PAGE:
Christian Family Mom My Life Parenting

Summer break fades as fast as childhood

Summer is fading fast. The temperatures are cooler, the days are shorter and school is back in session. I miss it already. I feel like I’m getting ready to hibernate for the winter–storing up food, getting out the mittens and preparing to stay in my toasty warm house during the cold, cold days. But this summer—it was a good one. It’s just that it symbolizes how quickly childhood fades as well.

My soul goal this summer was to spend time outside and with the kids. Based on their tans alone, I’d say I was successful in at least one of those tasks.

My job as a parent is to expose my children to as many things as possible. I want them to see things, feel things, taste things and be things that I couldn’t even imagine. In order to do that, I have to show them what I know in the hopes that they will want to go farther and do more. The summer is the perfect time to take them places and do things that expand their horizons and develop them as people.

I’m incredibly blessed to have a flexible work schedule. I work a few days a week in an office and several days at home, and sometimes I did the work at night. I had Tuesday and Fridays completely open for my kids. Each Tuesday became Free Field Trip Day, when we would seek out something free and fun. Friday, we’d do something closer to home.

Then there were the camping trips. We went more this summer than we ever have. The trips were around our house with one to Connecticut where we spent time visiting attractions in Massachusetts and Rhode Island. We swam in lakes and the ocean. We hunted sea glass, picked berries, cheered on sail boats and read. It was exhausting. To help me visualize the amount we squeezed in, I created this video.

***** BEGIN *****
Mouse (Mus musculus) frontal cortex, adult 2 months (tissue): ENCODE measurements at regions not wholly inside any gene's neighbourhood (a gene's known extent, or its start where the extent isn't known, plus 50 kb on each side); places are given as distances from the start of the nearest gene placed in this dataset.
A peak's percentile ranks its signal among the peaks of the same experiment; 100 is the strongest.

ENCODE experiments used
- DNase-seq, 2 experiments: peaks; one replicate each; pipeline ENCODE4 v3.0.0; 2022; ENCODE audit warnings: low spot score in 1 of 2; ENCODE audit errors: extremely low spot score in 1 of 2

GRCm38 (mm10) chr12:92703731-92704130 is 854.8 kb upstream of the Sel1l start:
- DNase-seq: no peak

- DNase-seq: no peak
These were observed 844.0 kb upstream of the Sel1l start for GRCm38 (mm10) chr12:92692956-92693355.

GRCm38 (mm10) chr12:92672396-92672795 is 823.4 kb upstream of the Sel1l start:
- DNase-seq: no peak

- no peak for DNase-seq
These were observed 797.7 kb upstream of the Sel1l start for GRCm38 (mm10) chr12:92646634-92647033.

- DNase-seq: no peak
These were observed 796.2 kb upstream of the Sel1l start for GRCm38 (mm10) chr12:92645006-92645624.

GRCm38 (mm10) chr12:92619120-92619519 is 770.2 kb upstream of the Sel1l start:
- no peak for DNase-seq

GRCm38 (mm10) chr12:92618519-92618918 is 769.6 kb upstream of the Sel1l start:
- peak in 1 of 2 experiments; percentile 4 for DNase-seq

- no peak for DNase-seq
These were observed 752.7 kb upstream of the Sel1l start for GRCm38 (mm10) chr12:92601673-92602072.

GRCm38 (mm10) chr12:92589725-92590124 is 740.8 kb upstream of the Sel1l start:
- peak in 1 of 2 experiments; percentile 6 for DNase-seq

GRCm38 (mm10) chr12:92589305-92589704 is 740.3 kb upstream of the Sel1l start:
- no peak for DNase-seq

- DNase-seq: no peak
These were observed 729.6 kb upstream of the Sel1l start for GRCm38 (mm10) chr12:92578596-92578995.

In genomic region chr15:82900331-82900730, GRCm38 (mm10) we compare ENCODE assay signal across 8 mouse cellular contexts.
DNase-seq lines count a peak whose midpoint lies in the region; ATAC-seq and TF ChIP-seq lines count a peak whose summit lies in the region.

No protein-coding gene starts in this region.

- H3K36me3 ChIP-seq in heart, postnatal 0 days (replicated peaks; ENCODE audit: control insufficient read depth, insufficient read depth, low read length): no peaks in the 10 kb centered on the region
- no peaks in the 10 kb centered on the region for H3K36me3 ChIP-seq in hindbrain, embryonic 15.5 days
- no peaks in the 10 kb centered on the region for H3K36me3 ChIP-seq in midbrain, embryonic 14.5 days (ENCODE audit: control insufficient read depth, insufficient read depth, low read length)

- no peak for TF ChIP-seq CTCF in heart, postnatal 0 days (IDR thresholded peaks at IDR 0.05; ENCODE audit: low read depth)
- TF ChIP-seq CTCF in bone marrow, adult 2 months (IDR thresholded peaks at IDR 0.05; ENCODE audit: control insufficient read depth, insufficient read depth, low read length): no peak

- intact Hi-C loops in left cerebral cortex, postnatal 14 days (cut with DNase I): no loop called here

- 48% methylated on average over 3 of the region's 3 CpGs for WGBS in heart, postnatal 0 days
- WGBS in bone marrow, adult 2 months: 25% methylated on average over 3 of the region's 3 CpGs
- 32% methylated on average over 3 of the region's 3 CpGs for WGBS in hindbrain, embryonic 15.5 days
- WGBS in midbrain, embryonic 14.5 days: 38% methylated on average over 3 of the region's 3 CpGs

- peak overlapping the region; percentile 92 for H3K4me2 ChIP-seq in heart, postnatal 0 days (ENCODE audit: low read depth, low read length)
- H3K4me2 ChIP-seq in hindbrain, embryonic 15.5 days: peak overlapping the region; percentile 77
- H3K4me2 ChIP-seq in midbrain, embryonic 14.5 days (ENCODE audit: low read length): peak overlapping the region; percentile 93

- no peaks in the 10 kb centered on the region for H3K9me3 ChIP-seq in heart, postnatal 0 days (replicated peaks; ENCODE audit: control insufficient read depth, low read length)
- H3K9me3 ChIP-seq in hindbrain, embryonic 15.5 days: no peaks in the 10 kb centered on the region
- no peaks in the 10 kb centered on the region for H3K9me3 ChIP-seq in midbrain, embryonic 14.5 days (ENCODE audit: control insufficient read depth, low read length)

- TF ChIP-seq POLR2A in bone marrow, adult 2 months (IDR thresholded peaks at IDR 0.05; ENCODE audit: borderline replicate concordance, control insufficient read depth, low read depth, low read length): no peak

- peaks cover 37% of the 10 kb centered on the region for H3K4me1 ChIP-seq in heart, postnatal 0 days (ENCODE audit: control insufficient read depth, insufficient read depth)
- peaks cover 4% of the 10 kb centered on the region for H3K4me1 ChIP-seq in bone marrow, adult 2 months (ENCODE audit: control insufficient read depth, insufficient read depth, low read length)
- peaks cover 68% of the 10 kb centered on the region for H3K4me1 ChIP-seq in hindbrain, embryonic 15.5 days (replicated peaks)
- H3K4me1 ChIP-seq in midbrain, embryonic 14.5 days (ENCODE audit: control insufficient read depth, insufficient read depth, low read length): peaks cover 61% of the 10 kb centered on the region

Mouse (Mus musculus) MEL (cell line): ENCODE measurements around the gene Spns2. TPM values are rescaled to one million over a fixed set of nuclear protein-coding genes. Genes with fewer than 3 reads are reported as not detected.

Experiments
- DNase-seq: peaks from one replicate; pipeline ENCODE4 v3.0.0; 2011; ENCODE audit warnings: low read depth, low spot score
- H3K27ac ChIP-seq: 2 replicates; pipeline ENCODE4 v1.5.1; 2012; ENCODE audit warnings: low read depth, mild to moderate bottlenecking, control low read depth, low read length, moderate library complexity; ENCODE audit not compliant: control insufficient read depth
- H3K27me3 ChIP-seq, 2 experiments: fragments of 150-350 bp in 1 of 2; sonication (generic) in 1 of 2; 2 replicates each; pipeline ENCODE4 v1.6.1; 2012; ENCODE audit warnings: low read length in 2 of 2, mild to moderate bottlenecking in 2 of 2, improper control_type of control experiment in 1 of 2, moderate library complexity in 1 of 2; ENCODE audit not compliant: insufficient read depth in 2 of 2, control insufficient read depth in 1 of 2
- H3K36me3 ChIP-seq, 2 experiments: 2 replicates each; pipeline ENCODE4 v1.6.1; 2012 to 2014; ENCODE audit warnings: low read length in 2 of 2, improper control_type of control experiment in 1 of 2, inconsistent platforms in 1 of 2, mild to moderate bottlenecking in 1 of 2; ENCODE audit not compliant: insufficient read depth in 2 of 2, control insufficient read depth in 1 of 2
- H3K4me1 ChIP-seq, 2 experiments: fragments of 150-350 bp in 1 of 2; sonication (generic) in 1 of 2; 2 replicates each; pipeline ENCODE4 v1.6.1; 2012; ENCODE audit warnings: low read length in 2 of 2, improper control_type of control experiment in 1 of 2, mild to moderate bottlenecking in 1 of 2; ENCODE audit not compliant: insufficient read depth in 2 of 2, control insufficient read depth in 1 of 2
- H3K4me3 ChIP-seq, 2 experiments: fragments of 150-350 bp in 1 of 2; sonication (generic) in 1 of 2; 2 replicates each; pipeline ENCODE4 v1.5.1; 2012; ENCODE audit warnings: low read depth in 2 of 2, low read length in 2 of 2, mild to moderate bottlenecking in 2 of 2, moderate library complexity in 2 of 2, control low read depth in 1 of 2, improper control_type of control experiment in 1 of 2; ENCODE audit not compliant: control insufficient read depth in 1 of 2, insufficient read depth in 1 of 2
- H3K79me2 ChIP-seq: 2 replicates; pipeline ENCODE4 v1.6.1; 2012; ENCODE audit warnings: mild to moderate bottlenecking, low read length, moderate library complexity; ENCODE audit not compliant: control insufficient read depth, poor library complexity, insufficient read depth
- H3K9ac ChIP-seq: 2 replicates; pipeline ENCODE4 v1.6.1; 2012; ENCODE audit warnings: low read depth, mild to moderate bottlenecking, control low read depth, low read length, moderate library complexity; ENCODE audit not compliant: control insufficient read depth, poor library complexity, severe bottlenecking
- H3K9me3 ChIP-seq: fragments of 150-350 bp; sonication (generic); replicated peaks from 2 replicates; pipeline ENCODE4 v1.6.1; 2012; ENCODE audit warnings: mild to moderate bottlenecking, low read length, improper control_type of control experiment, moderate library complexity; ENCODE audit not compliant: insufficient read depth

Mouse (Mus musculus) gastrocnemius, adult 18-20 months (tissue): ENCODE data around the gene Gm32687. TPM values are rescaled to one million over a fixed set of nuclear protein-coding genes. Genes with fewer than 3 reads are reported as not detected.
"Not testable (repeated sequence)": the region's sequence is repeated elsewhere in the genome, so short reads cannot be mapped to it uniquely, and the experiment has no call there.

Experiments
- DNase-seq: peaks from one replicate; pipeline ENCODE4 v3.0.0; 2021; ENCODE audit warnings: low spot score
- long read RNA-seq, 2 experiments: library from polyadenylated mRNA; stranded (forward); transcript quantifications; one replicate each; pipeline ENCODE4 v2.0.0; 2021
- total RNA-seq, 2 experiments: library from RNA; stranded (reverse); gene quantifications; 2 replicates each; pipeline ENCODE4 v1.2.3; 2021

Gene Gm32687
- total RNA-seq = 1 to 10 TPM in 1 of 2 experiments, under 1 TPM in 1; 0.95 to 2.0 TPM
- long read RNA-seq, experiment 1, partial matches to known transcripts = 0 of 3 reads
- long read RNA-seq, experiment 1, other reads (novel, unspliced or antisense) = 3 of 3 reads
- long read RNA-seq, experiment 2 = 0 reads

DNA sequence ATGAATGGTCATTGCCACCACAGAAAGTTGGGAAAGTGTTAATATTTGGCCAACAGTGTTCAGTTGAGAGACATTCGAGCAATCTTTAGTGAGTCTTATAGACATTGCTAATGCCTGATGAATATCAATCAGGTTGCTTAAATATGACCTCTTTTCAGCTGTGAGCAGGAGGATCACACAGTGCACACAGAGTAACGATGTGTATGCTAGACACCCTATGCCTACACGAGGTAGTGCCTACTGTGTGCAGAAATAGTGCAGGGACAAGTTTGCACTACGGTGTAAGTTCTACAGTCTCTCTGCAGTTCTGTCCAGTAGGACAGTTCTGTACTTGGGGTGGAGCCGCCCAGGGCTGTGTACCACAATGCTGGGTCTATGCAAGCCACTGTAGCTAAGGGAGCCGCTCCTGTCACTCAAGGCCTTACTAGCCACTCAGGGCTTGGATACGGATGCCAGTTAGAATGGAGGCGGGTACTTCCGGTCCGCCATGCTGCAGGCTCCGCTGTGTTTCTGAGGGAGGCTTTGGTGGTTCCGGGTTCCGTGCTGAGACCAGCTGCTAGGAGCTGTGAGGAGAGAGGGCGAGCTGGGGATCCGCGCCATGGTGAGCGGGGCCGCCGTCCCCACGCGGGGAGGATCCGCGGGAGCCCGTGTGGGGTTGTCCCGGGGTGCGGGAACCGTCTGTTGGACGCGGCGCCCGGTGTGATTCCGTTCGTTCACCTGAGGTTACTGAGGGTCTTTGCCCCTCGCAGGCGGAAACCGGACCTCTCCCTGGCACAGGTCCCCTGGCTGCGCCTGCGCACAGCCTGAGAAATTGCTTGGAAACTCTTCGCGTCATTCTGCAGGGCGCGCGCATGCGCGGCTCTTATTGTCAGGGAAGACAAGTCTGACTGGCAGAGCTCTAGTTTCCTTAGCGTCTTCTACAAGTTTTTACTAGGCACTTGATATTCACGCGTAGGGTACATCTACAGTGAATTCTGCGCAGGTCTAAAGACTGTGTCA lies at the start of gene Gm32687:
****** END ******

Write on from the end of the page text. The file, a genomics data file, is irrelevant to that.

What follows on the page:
summer 2016 from Rebecca Thomas on Vimeo.

 

We have 940 weeks from the time that our children our born until they reach 18. 940 weeks to show them what we want to them to know, establish morals and lay the foundations for their futures. Childhood is too short. My oldest is almost 9 years old. I’m half-way there with her. Half of her time with us is already gone—and that flew right by.

I imagine there won’t be to many more summers when she’ll want to hang out with me, picking strawberries and hunting sea glass. Well, it’s more likely her middle sister will punk out on these activities before she will, but that’s not the point. The summers are when we have most of our fun.

During the school year, we try to cram in family activities and time together, but it’s more difficult. They have school, homework, after-school activities and other obligations. Our lessons go from hands-on fun to the practical–teaching them things like time-management and study skills. We talk more about friends and school work. We all spend more time on independent activities and less time huddled around a campfire.

It’s sad to see the summer go, but it’s necessary. We have to help them become functional adults. And this is how we do that. Life isn’t always fun and games. Life isn’t always just hanging out with your sisters. Life isn’t always sleeping in and hanging out at the beach.

So while I mourn the passing of each summer, I know that it’s what has to happen.

No matter the time of year, I hope I’m doing enough. I hope I’m showing enough love, empathy, support, discipline and compassion. I have so much to teach them and so little time.

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